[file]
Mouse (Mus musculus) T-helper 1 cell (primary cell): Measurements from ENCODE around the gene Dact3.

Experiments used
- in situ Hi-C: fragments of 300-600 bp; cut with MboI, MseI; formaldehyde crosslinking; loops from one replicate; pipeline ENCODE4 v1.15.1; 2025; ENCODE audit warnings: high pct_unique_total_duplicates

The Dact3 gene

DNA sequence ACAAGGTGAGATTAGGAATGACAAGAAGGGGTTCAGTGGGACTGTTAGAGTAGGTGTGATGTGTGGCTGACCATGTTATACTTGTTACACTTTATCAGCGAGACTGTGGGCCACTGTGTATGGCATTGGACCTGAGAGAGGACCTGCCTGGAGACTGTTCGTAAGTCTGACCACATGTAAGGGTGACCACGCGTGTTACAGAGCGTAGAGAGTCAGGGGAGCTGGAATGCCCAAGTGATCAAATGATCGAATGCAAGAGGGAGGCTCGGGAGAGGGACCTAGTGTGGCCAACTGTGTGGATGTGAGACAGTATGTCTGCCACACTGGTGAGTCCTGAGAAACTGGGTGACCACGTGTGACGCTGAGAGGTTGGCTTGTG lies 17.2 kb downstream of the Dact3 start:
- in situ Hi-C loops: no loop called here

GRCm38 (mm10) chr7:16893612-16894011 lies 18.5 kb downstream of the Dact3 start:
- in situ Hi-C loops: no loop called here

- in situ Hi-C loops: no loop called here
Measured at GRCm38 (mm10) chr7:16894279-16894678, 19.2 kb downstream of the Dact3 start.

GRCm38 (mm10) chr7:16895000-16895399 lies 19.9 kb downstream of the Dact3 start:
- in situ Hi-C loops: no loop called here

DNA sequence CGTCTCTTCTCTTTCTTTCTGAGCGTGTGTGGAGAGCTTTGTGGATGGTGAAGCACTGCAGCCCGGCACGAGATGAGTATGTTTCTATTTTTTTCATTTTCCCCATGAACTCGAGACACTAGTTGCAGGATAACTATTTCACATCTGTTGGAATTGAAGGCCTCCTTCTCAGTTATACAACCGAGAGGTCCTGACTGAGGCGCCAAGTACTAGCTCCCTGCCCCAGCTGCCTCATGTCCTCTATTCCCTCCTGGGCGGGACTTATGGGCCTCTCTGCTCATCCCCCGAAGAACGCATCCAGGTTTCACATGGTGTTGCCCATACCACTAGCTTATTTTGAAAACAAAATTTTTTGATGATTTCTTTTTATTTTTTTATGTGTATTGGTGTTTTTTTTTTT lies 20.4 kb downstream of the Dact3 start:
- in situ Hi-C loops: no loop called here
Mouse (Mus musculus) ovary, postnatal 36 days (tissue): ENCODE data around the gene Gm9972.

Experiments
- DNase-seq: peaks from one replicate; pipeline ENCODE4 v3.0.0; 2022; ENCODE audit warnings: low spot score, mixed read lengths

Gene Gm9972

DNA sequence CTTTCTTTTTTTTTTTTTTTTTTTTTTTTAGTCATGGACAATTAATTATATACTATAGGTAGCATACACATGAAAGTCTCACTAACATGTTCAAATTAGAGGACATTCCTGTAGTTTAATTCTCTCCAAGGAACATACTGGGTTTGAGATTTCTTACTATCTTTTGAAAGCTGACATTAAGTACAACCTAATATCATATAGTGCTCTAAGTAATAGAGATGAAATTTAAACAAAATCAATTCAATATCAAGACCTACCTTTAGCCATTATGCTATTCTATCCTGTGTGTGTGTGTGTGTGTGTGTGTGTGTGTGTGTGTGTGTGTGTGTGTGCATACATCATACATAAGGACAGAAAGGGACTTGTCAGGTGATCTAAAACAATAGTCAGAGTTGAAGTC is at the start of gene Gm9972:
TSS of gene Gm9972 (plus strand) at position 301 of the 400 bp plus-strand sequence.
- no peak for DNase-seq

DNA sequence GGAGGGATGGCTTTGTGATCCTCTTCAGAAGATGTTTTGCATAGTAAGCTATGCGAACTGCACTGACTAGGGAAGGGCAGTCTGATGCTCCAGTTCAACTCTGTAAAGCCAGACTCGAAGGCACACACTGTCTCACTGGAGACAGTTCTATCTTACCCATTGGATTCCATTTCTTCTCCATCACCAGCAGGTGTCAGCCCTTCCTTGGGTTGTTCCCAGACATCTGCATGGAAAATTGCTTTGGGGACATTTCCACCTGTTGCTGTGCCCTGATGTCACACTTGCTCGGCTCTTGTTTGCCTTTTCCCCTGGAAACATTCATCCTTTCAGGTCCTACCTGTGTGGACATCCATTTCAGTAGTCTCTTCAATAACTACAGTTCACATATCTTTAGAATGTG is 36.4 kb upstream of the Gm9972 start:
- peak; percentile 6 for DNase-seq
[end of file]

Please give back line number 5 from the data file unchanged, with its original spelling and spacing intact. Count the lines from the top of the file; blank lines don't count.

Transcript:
DNA sequence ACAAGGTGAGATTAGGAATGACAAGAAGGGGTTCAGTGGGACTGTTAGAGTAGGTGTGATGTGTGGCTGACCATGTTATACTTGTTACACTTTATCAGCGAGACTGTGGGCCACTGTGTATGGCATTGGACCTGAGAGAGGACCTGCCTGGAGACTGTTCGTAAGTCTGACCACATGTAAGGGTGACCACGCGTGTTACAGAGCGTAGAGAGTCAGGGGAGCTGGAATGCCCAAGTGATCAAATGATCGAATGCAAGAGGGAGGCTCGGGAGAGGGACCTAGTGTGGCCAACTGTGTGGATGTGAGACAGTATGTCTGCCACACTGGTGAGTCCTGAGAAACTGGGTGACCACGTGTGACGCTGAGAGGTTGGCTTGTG lies 17.2 kb downstream of the Dact3 start: